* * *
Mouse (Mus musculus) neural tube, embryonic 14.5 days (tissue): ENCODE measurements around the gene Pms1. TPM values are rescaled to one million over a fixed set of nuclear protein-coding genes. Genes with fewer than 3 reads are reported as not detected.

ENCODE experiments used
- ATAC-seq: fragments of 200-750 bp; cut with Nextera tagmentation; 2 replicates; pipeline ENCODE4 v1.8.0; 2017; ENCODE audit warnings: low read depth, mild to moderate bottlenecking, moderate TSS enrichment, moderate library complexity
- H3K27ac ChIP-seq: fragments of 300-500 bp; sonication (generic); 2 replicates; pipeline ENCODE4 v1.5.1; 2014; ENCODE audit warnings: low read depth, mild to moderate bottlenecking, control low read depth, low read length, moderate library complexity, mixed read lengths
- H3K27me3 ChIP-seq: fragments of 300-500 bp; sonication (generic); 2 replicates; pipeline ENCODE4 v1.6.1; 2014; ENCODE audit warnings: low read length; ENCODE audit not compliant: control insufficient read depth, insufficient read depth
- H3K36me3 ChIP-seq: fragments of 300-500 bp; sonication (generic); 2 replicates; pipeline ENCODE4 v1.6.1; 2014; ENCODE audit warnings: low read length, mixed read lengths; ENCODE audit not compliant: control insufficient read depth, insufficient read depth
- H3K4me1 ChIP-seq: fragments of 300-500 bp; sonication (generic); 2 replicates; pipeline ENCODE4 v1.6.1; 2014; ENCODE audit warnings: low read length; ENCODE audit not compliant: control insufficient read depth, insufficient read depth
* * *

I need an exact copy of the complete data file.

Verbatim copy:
Mouse (Mus musculus) neural tube, embryonic 14.5 days (tissue): ENCODE measurements around the gene Pms1. TPM values are rescaled to one million over a fixed set of nuclear protein-coding genes. Genes with fewer than 3 reads are reported as not detected.

ENCODE experiments used
- ATAC-seq: fragments of 200-750 bp; cut with Nextera tagmentation; 2 replicates; pipeline ENCODE4 v1.8.0; 2017; ENCODE audit warnings: low read depth, mild to moderate bottlenecking, moderate TSS enrichment, moderate library complexity
- H3K27ac ChIP-seq: fragments of 300-500 bp; sonication (generic); 2 replicates; pipeline ENCODE4 v1.5.1; 2014; ENCODE audit warnings: low read depth, mild to moderate bottlenecking, control low read depth, low read length, moderate library complexity, mixed read lengths
- H3K27me3 ChIP-seq: fragments of 300-500 bp; sonication (generic); 2 replicates; pipeline ENCODE4 v1.6.1; 2014; ENCODE audit warnings: low read length; ENCODE audit not compliant: control insufficient read depth, insufficient read depth
- H3K36me3 ChIP-seq: fragments of 300-500 bp; sonication (generic); 2 replicates; pipeline ENCODE4 v1.6.1; 2014; ENCODE audit warnings: low read length, mixed read lengths; ENCODE audit not compliant: control insufficient read depth, insufficient read depth
- H3K4me1 ChIP-seq: fragments of 300-500 bp; sonication (generic); 2 replicates; pipeline ENCODE4 v1.6.1; 2014; ENCODE audit warnings: low read length; ENCODE audit not compliant: control insufficient read depth, insufficient read depth